Maybe they need to hire a dedicated onsite SA. Maybe they need a security person. Or maybe they need a fully managed solution such as Firehost or Rackspace Managed, Softlayer, ServePath etc.
It really depends on what works for their business. Maybe their core competency isn't in server management and it doesn't make sense for them to try to develop that. Or, maybe they are a pretty technical organization already and can make the right hiring decisions and bring on a dedicated team fulltime.
After getting to work and taking a look at the server we managed to figure out the problem. Luckily, the offending files were uploaded to the system on a Sunday, when the office is closed and no files should be created, apart from logs and cache files. With a simple shell command to find out which files have been created on that day we found them.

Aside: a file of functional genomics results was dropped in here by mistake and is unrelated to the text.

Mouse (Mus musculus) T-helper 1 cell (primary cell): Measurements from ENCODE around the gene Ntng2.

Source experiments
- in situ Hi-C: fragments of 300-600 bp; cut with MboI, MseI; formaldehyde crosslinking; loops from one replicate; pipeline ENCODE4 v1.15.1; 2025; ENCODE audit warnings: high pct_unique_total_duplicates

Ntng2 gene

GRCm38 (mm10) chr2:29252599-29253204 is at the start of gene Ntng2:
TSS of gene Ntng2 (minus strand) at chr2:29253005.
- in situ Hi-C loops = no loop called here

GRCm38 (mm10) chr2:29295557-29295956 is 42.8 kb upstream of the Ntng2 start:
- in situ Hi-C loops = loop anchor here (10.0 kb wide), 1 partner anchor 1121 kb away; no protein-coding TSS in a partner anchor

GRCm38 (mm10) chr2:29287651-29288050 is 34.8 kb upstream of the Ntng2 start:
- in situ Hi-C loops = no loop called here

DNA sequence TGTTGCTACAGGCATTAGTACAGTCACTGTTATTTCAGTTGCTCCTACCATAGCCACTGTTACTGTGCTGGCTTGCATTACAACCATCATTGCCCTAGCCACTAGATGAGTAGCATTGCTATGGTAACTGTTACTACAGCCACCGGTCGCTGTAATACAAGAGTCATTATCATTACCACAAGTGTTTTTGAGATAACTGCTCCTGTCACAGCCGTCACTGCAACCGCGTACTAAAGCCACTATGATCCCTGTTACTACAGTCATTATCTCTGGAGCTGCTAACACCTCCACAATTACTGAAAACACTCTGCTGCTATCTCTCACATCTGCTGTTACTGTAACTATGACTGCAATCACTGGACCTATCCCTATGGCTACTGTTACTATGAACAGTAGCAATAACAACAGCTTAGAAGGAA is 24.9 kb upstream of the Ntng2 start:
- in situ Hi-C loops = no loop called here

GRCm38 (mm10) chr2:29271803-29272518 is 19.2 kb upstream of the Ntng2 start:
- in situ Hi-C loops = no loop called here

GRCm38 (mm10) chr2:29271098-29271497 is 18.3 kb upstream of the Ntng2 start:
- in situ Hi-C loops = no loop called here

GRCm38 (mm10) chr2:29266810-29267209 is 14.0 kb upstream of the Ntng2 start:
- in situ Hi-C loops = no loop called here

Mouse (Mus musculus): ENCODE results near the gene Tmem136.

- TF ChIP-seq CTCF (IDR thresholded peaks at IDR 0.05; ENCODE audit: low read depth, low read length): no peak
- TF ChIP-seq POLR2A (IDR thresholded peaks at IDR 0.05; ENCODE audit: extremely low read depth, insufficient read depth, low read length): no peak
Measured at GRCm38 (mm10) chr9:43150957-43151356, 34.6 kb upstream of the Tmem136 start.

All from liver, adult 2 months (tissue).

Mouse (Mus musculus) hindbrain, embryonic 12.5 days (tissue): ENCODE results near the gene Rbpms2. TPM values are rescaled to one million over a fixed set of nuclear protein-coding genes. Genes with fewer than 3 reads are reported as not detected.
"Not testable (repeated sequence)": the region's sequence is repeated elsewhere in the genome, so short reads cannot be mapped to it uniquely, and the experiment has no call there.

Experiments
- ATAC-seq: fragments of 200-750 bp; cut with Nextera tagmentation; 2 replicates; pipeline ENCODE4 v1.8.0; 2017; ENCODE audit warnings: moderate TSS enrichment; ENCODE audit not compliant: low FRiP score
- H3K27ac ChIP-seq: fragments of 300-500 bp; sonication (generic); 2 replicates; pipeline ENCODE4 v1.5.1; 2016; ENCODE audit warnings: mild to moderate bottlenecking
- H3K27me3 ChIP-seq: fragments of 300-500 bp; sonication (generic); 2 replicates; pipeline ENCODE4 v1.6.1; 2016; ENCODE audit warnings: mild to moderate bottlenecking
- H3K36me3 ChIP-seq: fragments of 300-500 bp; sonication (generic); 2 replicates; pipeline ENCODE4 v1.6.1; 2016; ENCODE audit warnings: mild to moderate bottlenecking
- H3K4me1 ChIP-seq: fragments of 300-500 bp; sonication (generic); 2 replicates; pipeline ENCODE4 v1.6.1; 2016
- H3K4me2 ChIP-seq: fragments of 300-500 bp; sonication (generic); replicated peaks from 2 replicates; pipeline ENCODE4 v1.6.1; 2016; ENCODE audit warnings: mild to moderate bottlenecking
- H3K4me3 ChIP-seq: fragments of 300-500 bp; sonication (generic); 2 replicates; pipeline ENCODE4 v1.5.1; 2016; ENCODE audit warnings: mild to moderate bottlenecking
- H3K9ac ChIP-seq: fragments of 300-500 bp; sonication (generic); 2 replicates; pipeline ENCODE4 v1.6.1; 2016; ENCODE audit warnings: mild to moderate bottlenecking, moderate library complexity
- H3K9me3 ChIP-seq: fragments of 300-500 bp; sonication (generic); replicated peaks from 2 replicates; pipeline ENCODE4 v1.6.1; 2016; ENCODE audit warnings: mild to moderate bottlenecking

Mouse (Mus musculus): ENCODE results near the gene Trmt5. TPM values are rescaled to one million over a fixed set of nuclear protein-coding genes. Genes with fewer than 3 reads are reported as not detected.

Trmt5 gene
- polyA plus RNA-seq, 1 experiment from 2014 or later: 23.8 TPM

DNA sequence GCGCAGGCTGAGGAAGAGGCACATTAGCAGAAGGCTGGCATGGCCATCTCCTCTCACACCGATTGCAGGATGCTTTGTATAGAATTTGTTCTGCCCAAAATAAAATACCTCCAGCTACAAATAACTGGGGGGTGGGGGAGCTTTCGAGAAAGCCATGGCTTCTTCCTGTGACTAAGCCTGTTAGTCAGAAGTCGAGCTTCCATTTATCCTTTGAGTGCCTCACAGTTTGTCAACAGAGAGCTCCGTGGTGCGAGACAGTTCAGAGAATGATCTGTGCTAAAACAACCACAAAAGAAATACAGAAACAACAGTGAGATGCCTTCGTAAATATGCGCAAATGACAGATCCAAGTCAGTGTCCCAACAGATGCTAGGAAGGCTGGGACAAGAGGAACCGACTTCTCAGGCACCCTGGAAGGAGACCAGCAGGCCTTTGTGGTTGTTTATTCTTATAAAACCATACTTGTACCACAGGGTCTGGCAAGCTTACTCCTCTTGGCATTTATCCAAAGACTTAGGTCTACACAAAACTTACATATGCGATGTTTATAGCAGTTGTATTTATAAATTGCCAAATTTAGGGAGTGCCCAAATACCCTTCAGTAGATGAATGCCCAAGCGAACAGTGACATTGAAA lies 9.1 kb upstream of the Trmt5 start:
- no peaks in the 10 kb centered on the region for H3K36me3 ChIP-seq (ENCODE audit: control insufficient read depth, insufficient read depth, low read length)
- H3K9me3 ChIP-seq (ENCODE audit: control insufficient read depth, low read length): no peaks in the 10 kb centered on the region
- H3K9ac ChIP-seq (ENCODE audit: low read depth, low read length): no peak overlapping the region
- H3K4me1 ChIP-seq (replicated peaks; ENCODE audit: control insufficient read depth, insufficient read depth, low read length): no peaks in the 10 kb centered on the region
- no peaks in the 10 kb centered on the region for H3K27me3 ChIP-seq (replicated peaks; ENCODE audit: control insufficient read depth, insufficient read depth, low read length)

All the offending files seem to have been within the /images/ folder on some of our older zencart sites. It seems there was a security vulnerability that allowed (using curl) any idiot to upload non-images into the image upload section in the admin section. We deleted the offending .php files, and fixed the upload scripts to dissallow any file uploads that aren't images.
In retrospect, it was quite simple and I raised this question on my iPhone on the way into work. Thank you for all your help guys.
For the reference of anyone that visits this post in the future. I would not recommend pulling the power plug.
I have little to contribute to the extensive technical answers but please also take note some of these:
Report the incident internally.
If you don't have a incident response plan already that may appear a CYA technique, but the IT department is not the only and often not even the best place to determine the business impact of a compromised server.